How do you pick a food or exercise plan that works for you when there are SO MANY OUT THERE? You could try them all and see which one works best. OR you could take the guess work out of it and let your data guide you towards a healthier life.
If you were to follow Freelee the Banana Girl’s diet, you’d be tucking into around 20 bananas a day – sometimes 50. You’d rarely cook your food and you’d wander South American jungles in the nude. If you joined Ashy Bines’ ‘Transformation Centre’ you’d find no less than 10 pieces of equipment dedicated solely to training your booty.
Food Babe goes by the adage that if a third grader can’t pronounce a chemical’s name you definitely should not be eating it. If you stick like velcro to Food Babe’s advice then you’d never get to enjoy any methylxanthine alkaloid 1,3,7-trimethylpurine-2,6-dione. And we would feel sorry for you. Because that chemical is completely harmless in small doses (in fact, many chemicals are). At HeadUp, we refer to it as caffeine though, just because it rolls off the tongue a little more easily.
F45 workouts don't involve any powerlifting, while scientific literature will tell you that this type of exercise can help women in particular combat the onset of osteoporosis, lose fat, and get stronger. CrossFit includes lots of weightlifting – but has been criticised for the way repetitions have to be squeezed into a certain amount of time.
Our point is, there are SO many different approaches to health and fitness, that it’s difficult to know where to turn. Which one is right? Which one is wrong? It’s likely, actually, that none of them are wrong OR right. (Other than Food Babe’s approach. She’s wrong. Because caffeine is life.)
When I want to get healthier, what do I do?
You’d think that, due to their popularity, each of these programs has been scrutinised from every angle and backed with scientific evidence. But often, what’s happened is, one person has discovered a diet or exercise plan that works for them – and then marketed it aggressively. It MIGHT be research backed, it might not be. But more to the point – just because something is super popular doesn’t make it right for you.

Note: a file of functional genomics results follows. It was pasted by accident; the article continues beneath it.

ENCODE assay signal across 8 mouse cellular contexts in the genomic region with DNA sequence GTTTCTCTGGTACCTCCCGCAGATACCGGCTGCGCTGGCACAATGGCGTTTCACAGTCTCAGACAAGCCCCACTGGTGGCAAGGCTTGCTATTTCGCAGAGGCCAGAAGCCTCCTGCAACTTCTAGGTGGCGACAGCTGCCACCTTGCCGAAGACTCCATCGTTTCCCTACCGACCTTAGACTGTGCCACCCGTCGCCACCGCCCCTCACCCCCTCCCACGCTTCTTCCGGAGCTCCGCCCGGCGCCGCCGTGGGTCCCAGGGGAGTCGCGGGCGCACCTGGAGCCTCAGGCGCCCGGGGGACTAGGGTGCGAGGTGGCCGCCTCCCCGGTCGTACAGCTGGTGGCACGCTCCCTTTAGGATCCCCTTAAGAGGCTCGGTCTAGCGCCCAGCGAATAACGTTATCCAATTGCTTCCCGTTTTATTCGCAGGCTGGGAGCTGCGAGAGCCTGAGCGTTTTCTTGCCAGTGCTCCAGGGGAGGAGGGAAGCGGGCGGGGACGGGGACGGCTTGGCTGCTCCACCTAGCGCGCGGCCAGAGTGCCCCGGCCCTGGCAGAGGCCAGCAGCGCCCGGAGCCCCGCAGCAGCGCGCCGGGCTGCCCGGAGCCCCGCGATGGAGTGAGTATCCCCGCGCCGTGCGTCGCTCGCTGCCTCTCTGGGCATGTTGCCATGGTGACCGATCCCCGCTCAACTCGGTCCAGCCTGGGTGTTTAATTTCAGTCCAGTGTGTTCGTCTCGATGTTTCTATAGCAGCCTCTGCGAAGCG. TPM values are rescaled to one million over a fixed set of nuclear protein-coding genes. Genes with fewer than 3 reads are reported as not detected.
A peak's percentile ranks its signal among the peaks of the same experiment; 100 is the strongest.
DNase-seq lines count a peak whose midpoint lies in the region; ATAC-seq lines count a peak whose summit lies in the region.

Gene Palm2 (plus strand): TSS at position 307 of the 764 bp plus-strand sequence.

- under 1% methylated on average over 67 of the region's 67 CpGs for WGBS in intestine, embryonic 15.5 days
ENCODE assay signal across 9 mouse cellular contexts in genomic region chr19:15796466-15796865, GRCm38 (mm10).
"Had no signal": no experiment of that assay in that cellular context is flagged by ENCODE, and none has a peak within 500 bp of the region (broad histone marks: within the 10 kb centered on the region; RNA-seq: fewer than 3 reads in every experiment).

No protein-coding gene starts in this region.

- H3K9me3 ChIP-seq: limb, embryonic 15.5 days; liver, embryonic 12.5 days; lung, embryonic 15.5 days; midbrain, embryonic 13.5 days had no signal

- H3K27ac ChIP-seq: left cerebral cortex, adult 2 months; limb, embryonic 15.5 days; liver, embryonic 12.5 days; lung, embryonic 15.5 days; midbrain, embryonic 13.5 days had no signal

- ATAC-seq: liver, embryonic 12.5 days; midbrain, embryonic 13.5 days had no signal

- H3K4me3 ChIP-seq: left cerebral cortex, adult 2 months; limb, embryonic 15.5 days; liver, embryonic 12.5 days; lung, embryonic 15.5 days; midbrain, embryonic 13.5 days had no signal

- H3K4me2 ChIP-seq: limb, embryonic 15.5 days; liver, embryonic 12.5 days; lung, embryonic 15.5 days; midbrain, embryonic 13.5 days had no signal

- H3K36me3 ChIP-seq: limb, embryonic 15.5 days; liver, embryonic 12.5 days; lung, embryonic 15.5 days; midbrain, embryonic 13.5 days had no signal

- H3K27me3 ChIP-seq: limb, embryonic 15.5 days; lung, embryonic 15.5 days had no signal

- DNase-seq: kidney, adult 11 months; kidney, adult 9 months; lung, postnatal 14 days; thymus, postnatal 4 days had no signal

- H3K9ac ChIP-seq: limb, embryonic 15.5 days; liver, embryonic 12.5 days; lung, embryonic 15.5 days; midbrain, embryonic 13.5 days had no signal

You could try every program on the market until you find ‘the one’. That would be time-consuming and probably expensive. But it’s an option. OR, you could be guided by your own data – and base your actions on personalised advice that is backed by science.
I spy with my AI…
HeadUp’s clever algorithms trawl through your Fitbit or Apple Watch data to analyse your physical health and tell you where you’re smashing it and where you’re stumbling. Then we look at what has helped other HeadUp users just like you – and cross-check our findings with scientific literature – before we give you any recommendations.
The app also has a mood check-in feature that allows you to tell us how you feel. This gives us the ability to start looking at your emotional health – and the way it relates to your physical health. Mental and physical health are two sides of the same coin after all, so we believe that we can’t tell you how you’re really going without looking at both sets of data.
How do we deliver all this info to you?
Two main ways:
1. We’ll generate ratings for your mind, heart, sleep, weight and activity and display them on your personalised human dashboard, so you know, in real-time, how you’re tracking.
2. When we discover something that needs your attention – e.g. your sleep is dipping, or your heart rate is going up – we’ll send you a personalised insight to tell you what’s going on and what you can do about it.
No gimmicks. No celebrity influencers. Just us. And you.
We’re just humans who understand how hard it is to find a fitness program that actually helps you change your health for the better. This is exactly why we created HeadUp – to lead people towards a healthier life based on what THEIR digits are saying.
The path to good health is contained in your data – and we’re committed to helping you uncover it.